Perus climate may be divided into two: The Western Andes and the Desert Coast. On the Coast, it does not rain and the temperature is warm through the year. On the other hand, in the Andes, there are two seasons: Rainy and dry.
Cusco is located in the Eastern Andes, so its rainy season is from October to May, the rest of the year it is dry.
Rainy time, starting in October/ November has its own maximum in January, continuing until March/ April. In years of pouring rain there are landslides, floods, etc.
In the Highlands, it is cold in the evenings but sunny and warm in the mornings. It is even possible to wear t-shirts, but when the sun sets it gets really chilly so please bring a warm sweater (or buy an alpaca one in Cusco) and a good jacket.
Finally, the weather in general does not represent a limit to provide any tourist services, except from some particularily bad years.
Current conditions for lima
Tap water in most of Peru is potable, but the chemical content varies from place to place. To avoid problems, we recommend you to always drink bottled water.
All travelling passengers should refer to their closest Peruvian Embassy to check which visas are required, although current visa requirements may be subject to change at any time
If you are taking photographs of local people, always ask their permission beforehand. Your guide can assist you in this. Do not take photographs of military installations or airports. Film is readily available in all tourist areas. It is advisable to carry your camera in a dust-proof bag. Photography or camera fees are applicable at most sights and museums; your guide can give you details of the latest charges.
The voltage supply in Peru is 220 volts AC, 60 Hz. Special travel adapters can be purchased to enable all normal plugs to fit all mains sockets.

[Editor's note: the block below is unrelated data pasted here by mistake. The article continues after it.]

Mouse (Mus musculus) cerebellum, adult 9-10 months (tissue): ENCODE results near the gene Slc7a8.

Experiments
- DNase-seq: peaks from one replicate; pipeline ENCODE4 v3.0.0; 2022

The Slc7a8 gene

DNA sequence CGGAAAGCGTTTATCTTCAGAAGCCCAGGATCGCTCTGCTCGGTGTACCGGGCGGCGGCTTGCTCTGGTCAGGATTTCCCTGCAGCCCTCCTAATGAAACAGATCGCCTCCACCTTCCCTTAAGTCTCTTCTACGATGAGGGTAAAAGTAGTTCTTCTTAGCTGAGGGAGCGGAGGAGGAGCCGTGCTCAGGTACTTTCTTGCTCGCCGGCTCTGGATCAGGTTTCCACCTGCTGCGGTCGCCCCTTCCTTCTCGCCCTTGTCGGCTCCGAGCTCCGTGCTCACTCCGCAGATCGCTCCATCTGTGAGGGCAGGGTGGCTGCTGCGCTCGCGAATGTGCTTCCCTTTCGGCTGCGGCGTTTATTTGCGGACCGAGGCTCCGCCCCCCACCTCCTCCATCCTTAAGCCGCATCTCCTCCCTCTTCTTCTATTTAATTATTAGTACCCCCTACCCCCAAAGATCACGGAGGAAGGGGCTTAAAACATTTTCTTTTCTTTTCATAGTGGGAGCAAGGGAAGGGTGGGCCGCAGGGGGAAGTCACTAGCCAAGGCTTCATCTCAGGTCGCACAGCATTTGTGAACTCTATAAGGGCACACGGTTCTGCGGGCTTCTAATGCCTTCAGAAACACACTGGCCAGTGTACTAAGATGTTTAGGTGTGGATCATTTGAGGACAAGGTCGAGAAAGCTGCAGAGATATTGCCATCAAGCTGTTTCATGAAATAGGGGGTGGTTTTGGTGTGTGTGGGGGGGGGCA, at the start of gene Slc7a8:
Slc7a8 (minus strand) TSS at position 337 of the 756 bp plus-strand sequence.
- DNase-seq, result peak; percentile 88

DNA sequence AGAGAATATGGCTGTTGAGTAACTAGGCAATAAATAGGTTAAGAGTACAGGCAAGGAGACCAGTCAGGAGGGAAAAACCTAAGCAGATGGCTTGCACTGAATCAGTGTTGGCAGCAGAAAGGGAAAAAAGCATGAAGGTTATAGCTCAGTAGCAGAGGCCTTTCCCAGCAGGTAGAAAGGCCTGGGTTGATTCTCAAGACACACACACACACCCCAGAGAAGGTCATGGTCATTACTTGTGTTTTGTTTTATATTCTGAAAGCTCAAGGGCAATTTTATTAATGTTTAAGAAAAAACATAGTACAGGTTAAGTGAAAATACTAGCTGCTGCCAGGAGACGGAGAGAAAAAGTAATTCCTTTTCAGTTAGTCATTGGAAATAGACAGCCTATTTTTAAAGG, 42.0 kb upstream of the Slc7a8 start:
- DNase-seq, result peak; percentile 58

Full details of the latest health requirements should be obtained from an authorized medical source, such as your doctor. There are no mandatory health requirements for Peru, unless you plan a trip to the Rainforest, in which case you need a Yellow Fever Vaccination Certificate
Because you are visiting Andean areas, dont forget to take precautions to avoid altitude sickness. Be sure to try hot tea or infusion of coca leaves on your arrival in the altitude; during your first day move slowly and eat lightly.
Lima sea level, 54 m.a.s.l
Cusco 3360 m.a.s.l
Machu picchu 2400 m.a.s.l
Urumbamba valley: 2850 m.a.sl
Puno: 3860 m.a.sl
La paz: 3540 m.a.sl
Peruvian cuisine is highly varied and spicy. Some of our typical dishes are: “Cebiche” (raw fish marinated in lime juice), “Aji de Gallina” (de-boned chicken cooked in a milk and aji sauce), and “Anticuchos” (shish kebabs of beef heart and meat), apart from the typical dishes from each region.
Be sure to try “Pisco Sour”, Perus typical mixed drink prepared with Pisco, lime, egg white and sugar.
Restaurants during your trip:
In Lima: International, vegetarian, local food restaurants and franchises of international fast food chains.
In Machu Picchu and Aguas Calientes: International and local food restaurants.
In Cusco: International, vegetarian and local food restaurants.
Currency – Peru
The official currency in Peru is the Nuevo Sol (S/.), which is divided into 100 centimos. The currency includes coins for 5, 10, 20 and 50 centimos and 1, 2 and 5 sol coins. There are bills in the denomination of 10, 20, 50, 100 and 200 soles.